The recently announced merger between India's second-largest lender, HDFC Bank Ltd, and its shareholder HDFC Ltd, the country's largest housing finance company, may have long-term implications for the nation's banking and non-bank financial institution (NBFI) sectors, says Fitch Ratings.
In a report, the rating agency says, "The proposed merger could redefine the competitive landscape for banks, and increase the prominence of mergers and acquisitions (M&A) among banks seeking to close market-share gap with the merged HDFC Bank. It could also influence the evolution of the NBFI sector, particularly for large entities that have nurtured banking ambitions amid tightening sector regulations."
Indian banks intermediate roughly 60% of system credit, but face stiff competition as the market is fragmented and products are fairly homogenous. Three rounds of State bank mergers since 2017 have led to some consolidation but with limited impact on pricing power.
Fitch says it believes that the proposed merger of the HDFC entities and the recently announced acquisition of Citibank India's consumer business by Axis Bank Ltd could encourage banks to turn to mergers & acquisitions (M&A).
"Large NBFIs could be acquisition targets, given their higher-margin products, large pools of priority-sector customers and loans, and potential cross-selling opportunities. However, the regulatory attitude towards such acquisitions will be an important factor in their success," it added.
The combined HDFC entity will have an asset base of US$340 billion, nearly half the size of the largest bank, State Bank of India (SBI), and double its nearest competitor, ICICI Bank Ltd.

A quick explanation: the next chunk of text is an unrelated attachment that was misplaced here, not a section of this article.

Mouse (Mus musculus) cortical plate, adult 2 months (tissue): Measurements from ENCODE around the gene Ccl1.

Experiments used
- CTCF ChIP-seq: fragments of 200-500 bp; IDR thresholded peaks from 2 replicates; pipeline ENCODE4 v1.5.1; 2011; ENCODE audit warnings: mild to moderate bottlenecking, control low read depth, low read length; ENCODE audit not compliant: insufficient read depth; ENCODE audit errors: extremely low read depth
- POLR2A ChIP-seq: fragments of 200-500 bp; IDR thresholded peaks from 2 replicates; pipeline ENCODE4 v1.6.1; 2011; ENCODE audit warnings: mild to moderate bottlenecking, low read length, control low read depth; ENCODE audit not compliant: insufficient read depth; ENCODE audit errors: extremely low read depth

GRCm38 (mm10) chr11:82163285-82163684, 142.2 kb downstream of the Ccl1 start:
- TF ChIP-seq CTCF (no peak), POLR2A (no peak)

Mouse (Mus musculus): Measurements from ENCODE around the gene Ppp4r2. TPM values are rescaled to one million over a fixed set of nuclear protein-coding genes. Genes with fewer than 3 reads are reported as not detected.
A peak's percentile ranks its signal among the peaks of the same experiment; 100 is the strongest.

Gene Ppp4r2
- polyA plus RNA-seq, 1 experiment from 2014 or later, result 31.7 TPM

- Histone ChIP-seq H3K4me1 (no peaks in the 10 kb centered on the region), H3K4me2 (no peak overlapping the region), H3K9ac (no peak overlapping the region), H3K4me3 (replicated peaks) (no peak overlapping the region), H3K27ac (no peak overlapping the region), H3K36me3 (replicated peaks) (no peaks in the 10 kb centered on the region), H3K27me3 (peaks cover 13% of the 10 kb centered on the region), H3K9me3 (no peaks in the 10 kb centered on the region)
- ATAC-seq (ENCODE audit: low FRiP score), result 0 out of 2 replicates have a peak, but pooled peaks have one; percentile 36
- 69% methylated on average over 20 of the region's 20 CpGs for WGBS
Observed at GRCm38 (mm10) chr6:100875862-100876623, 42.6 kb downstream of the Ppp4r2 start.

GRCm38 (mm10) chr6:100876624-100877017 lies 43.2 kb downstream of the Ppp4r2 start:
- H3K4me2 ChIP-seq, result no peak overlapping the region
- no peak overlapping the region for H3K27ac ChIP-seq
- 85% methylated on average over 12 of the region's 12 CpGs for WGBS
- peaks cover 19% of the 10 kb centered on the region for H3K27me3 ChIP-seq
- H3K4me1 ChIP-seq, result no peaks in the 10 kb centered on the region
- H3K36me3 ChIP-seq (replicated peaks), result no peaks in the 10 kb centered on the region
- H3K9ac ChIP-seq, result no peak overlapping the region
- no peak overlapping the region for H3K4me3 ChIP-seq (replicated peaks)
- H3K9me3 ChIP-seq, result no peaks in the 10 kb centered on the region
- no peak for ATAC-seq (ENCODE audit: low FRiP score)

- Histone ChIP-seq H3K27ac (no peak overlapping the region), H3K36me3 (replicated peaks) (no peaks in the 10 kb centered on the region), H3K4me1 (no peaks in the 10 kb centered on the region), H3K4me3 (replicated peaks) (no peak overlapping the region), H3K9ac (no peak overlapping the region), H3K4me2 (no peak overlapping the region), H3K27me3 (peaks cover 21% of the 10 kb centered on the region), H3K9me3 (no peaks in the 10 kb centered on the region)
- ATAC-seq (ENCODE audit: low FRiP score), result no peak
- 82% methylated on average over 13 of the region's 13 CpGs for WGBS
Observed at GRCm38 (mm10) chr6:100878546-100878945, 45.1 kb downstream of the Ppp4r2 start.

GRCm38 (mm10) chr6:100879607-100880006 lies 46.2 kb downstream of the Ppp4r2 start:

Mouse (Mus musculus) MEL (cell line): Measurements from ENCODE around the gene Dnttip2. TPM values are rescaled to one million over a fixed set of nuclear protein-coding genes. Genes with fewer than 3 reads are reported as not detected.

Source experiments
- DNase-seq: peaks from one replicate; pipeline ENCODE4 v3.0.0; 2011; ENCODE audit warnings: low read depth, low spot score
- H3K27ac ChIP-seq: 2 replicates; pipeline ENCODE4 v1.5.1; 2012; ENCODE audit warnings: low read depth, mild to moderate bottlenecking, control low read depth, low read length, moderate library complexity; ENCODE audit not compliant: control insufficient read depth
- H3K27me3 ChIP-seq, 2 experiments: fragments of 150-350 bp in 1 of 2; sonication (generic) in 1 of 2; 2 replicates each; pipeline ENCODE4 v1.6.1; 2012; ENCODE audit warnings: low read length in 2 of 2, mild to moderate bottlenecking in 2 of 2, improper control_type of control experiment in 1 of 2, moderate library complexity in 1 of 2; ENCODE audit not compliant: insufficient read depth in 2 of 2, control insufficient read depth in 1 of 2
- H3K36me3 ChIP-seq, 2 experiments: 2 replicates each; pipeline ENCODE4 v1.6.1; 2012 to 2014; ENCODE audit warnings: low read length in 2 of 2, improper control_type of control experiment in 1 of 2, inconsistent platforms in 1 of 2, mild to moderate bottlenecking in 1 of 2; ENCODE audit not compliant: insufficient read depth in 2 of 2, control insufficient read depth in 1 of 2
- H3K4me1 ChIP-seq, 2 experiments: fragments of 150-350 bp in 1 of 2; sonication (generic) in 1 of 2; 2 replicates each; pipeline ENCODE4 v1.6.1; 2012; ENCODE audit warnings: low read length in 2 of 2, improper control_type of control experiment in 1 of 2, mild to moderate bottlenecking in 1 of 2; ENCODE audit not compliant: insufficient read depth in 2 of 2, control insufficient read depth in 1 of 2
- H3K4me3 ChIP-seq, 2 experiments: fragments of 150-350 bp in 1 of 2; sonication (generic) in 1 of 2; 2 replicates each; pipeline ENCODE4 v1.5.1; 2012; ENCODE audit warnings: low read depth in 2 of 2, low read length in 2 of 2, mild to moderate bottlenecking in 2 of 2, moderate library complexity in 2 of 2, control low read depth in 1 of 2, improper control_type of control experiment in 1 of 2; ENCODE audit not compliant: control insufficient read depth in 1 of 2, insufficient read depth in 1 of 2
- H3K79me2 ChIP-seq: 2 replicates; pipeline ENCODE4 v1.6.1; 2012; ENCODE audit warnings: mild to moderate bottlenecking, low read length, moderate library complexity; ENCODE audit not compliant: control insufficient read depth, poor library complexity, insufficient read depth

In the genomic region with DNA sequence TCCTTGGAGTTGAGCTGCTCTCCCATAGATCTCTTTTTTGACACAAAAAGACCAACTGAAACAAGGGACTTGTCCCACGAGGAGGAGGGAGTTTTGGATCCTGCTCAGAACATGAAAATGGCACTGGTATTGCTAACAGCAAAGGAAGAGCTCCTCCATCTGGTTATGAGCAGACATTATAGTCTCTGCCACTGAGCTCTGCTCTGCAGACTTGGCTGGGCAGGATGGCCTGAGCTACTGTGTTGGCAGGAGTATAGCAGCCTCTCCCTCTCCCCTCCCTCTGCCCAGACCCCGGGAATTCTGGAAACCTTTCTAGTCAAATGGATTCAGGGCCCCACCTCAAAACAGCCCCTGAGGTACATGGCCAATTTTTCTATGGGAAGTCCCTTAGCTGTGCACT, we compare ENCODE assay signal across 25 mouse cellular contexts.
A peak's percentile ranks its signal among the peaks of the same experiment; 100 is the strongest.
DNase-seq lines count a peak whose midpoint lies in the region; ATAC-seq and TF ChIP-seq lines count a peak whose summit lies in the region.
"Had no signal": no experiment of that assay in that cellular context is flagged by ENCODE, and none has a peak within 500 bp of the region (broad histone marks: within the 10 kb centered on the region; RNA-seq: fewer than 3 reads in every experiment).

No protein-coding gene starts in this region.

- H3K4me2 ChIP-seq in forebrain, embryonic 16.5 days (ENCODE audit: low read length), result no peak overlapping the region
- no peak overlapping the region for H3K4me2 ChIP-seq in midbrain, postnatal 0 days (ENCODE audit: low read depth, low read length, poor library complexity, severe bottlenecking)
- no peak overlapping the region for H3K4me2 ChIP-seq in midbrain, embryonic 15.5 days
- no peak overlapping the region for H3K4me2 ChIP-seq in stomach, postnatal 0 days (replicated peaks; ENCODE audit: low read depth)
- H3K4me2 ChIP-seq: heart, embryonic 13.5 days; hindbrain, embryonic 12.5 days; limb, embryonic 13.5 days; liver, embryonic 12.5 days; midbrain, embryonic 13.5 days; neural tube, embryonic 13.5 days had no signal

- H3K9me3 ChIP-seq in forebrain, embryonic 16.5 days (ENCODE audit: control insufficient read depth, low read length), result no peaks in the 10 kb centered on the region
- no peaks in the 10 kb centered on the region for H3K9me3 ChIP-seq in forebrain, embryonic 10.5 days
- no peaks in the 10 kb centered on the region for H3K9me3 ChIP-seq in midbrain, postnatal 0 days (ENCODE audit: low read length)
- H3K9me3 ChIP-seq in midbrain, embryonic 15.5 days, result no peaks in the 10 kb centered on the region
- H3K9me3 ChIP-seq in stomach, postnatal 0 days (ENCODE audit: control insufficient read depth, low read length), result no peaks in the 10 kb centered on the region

It will account for nearly 14% of system loans and 9% of system deposits, a roughly 300bps (basis points) jump in loan market share and about 100bps for deposits from the stand-alone HDFC Bank. The all-stock merger will take between 12 and18 months to complete, subject to regulatory approvals.
According to Fitch, both entities stand to gain from the deal. "HDFC Bank will gain about 500 new branches, improve its operating efficiency as HDFC's cost and income ratio is 10% versus the bank's 36%, and diversify its loan book, as the bulk of the loans will be mortgages. HDFC will benefit from greater liquidity and a gradual shift to lower-cost deposits to support a more competitive offering in the large-ticket housing space. It will also be able to expand in affordable-housing financing, underpinned by the combined distribution network."
The harmonisation of NBFI regulations with that of banks over the past few years may have played a role in the merger decision. Tighter regulations amid some high-profile NBFI defaults should ensure stronger risk and governance standards and narrow the regulatory arbitrage between NBFIs and banks.
However, Fitch says, the trend will continue to drive greater costs which will weigh on profitability. "Higher capital requirements, stricter norms for non-performing loans and the introduction of a liquidity coverage ratio, risk-based internal audits and core financial-service solutions, imply further increases in the cost of doing business for NBFIs," it added.
The Reserve Bank of India (RBI) had previously put forth the idea of converting large systemically important NBFIs into banks, but this was not made into a policy.
The merger between HDFC and HDFC Bank could serve as a template for entities keen to explore this route, Fitch says, adding, "Large corporate-backed NBFIs, particularly ones with commoditised product segments, such as consumer and housing finance that face tough competition from banks, may find that the franchise and funding benefits from a bank merger may offset the costs. However, the central bank has been wary of allowing greater corporate ownership of banks due to the risk of conflict of interest."
However, non-banks that are either small or in niche non-urban segments may find a bank merger or conversion less attractive. "Many still serve market segments and customers with legitimate but informal income sources, which may not meet the documentation requirements of a bank," Fitch concludes.